Ocean Ecosystem and Resources : Status, Trends, and Linkages

Important or Sensitive Species, Guilds, and Habitats

Many species in the Mid-Atlantic are recognized for their rarity and for their commercial, ecological, and cultural importance. The Mid-Atlantic’s coastal and ocean habitats serve critical functions for these important species and other fish, invertebrates, birds, and marine mammals (NOAA-HC). NOAA, the Bureau of Ocean Energy Management, the U.S Fish and Wildlife Service (USFWS), and the Navy monitor protected marine species (mammals, birds and turtles) in the Atlantic Marine Assessment Program for Protected Species (AMAPPS). Mapping and modeling of best available data is a key step to provide information on the distribution and abundance of these species. A scientific team funded by the Mid-Atlantic Regional Council on the Ocean (MARCO) is mapping and analyzing marine life data to generate information for regional ocean planning. The resulting maps will show the abundance of individual species and the abundance and diversity of species groupings. The groupings will be based on biological similarity, ecological similarity, regulatory status, and other characteristics. The Marine life Data and Analysis Team (MDAT) is mapping and analyzing marine life data to generate information for regional ocean planning.


A diversity of fish species live in the Mid-Atlantic region, including migratory species (such as striped bass), forage fish (such as menhaden), and diadromous species (such as herring, eels, and salmon). Latitude and depth, which are usually linked to water temperature, are the primary factors that scientists use to define fish species distribution in the Mid-Atlantic ocean (Stevenson et al. 2004). Several fish species are moving northward and into deeper (and, therefore, cooler) waters as a result of climate change (NEFSC 2015).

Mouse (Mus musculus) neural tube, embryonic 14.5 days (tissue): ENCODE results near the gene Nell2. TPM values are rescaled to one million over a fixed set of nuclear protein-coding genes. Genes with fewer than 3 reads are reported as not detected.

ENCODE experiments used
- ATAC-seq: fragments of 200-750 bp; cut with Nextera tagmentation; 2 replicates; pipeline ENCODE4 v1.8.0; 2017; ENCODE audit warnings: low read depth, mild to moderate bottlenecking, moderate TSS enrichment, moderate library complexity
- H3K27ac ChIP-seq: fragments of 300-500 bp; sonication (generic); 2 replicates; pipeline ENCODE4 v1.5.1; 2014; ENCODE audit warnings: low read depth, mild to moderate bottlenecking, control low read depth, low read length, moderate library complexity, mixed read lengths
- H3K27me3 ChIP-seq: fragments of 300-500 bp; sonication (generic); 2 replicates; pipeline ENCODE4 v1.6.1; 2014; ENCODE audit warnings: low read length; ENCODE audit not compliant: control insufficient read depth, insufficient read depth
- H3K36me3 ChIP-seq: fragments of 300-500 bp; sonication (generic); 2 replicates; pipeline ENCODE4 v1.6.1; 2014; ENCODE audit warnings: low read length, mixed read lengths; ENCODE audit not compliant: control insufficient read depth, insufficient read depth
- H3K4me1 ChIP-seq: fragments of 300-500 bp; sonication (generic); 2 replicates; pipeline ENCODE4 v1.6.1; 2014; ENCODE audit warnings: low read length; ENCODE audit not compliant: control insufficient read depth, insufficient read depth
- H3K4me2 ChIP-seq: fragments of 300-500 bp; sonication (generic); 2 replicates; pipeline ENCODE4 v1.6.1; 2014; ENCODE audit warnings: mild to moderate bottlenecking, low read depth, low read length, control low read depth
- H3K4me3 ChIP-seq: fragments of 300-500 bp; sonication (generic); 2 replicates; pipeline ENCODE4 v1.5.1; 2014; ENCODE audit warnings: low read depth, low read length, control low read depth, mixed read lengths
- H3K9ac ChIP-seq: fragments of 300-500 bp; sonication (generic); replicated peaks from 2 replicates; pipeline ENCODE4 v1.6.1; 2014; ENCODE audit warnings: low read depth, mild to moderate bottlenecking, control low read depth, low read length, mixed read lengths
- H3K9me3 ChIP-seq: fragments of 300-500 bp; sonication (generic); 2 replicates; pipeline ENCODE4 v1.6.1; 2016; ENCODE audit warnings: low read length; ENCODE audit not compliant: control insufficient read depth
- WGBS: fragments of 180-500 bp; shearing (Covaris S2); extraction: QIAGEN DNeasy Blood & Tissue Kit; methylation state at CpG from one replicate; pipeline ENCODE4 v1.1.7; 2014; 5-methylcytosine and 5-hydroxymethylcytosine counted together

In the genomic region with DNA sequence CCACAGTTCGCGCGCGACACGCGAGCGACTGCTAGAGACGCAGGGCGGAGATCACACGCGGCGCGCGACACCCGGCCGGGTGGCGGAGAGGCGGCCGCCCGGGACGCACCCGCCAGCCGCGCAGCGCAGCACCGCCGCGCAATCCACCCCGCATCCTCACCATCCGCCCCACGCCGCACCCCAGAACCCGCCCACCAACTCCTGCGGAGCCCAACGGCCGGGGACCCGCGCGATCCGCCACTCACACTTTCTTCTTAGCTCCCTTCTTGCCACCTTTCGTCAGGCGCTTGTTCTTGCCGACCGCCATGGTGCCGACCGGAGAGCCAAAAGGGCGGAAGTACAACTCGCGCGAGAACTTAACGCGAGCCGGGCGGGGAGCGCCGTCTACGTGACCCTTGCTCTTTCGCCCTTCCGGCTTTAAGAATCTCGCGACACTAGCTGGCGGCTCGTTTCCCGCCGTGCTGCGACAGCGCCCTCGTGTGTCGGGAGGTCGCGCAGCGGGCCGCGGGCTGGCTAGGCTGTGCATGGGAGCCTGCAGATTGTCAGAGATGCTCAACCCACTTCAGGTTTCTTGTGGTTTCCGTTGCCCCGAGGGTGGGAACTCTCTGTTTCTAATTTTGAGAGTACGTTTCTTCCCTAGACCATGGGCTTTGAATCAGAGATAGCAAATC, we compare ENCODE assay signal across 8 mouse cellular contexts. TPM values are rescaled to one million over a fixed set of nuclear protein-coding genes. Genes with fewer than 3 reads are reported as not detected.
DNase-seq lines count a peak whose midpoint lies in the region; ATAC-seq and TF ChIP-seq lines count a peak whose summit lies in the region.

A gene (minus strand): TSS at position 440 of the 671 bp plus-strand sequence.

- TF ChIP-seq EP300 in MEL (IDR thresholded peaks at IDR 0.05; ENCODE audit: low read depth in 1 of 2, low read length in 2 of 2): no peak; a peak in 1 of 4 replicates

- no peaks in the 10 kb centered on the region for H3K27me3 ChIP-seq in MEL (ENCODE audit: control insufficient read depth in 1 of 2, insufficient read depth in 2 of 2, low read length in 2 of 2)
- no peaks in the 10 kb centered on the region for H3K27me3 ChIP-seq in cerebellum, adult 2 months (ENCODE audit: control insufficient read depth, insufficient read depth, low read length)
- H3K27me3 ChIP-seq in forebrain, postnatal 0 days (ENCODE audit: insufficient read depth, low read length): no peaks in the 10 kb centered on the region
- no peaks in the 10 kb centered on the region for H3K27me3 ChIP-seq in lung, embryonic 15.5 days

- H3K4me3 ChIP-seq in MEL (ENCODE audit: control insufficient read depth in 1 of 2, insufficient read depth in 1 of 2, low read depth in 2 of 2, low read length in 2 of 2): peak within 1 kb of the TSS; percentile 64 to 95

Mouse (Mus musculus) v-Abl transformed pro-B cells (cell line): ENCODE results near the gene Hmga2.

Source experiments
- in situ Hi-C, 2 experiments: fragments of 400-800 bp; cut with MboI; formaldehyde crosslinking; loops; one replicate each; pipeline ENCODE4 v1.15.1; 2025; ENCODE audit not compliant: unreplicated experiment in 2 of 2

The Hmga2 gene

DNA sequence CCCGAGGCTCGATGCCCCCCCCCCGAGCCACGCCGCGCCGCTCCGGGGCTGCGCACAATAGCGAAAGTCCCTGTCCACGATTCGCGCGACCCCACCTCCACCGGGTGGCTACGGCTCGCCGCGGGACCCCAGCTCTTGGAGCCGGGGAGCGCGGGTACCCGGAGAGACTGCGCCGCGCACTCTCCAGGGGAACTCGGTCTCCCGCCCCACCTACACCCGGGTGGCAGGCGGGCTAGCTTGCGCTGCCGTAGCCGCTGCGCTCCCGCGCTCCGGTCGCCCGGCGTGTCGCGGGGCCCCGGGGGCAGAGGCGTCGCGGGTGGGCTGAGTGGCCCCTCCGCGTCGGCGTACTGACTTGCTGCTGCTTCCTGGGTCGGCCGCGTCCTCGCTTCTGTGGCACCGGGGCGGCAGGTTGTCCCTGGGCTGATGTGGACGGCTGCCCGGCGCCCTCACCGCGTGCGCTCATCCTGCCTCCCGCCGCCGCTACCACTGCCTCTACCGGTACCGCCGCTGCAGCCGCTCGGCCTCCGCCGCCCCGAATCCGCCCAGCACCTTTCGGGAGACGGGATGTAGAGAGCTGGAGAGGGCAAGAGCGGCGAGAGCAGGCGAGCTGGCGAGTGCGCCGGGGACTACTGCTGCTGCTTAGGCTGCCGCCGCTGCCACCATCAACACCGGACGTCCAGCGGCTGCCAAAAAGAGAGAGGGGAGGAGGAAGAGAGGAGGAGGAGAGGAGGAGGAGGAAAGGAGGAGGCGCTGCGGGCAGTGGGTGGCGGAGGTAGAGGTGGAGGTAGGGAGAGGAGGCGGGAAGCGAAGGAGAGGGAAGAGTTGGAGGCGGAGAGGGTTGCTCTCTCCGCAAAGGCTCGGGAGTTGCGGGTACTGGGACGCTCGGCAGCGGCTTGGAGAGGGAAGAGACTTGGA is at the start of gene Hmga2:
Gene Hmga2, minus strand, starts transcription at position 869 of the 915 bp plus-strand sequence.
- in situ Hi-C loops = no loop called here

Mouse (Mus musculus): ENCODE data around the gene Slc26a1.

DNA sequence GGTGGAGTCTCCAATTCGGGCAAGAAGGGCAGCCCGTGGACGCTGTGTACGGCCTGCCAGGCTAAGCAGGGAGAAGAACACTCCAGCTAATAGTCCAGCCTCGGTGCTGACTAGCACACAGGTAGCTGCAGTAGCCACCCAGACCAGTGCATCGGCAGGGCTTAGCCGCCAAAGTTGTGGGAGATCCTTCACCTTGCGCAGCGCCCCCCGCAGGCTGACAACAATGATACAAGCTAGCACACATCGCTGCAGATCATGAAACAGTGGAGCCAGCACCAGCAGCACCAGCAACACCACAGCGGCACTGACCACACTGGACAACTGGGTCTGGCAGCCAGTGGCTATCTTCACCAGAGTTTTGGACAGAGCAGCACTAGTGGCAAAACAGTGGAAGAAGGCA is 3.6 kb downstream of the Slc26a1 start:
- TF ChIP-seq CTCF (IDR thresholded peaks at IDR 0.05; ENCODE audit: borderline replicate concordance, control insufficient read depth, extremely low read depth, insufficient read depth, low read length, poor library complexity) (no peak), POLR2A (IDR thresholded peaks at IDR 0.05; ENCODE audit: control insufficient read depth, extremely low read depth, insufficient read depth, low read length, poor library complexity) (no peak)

Three coastal/marine fish species are endangered on the Northeast Atlantic coast: Atlantic salmon, Atlantic sturgeon and shortnose sturgeon (NOAA GARFO). These species are anadromous, meaning they hatch in rivers and then migrate to the ocean, returning to rivers to spawn. This life history strategy has made them particularly susceptible to historical human disturbance in watersheds, estuaries and coastal areas. Atlantic and shortnose sturgeon also spawn in rivers but juveniles and adults mainly inhabit estuaries and shallow nearshore areas (NMFS-sturgeon).

Commercial fishing between 1950 and 1990 led to overharvest and widespread declines of Atlantic sturgeon, which were once present in 38 rivers from St. Croix, Maine to St John’s River, Florida (NMFS-sturgeon). They are now confirmed present in 32 rivers; the Hudson River is one of two rivers for which population estimates are available: 4,600 wild juveniles in 1995 (NMFS-sturgeon). There are no historical population estimates for shortnose sturgeon, and although it was rarely the target of commercial fishing, it was often taken incidentally in the commercial fishery for Atlantic sturgeon (Dadswell et al. 1984).

Credits: Jim Thompson; Delaware Sea Grant; U.S. Navy

ROA Linkages

The following sections of the ROA are closely related to the Fish section:

Selected Sources of Further Information

Commercial Fishery Species Guide: A Photo Guide to Commercially Encountered Marine Fishes of the Northwest Atlantic (NOAA)

Stock Status Overview – January 2016 (Atlantic States Marine Fisheries Commission)

Stock Status (Mid-Atlantic Fishery Management Council)

Northeast Regional Stock Assessment Workshop (NOAA)

FishWatch: U.S. Seafood Facts (NOAA)

NEFSC A-Z Index (NOAA Northeast Fisheries Science Center)

Shortnose sturgeon (NOAA Office of Protected Resources)

Atlantic sturgeon (NOAA Office of Protected Resources)

Warming oceans drive East Coast fish to cooler waters (Scientific American)

Marine Mammals

Several whale, dolphin, and seal species use ocean habitats in the Mid-Atlantic. Marine mammal species listed as federally endangered include the blue, humpback, fin, sei, sperm, and North Atlantic right whales (NOAA-GAR). In addition, the West Indian manatee is listed as endangered by the state of Virginia.

The Mid-Atlantic ocean is part of the migratory corridor along the Atlantic coast used by many whale species. Relatively little is known about migratory routes for many rare whale species in the mid-Atlantic, but a recent study by the Biodiversity Research Institute (Williams et al. 2015) and research by the Marine Life Data Analysis Team are beginning to fill this gap.

Mid- Atlantic Seasonal Management Areas to Protect North Atlantic Right Whales (Credit: NOAA)

Sea Turtles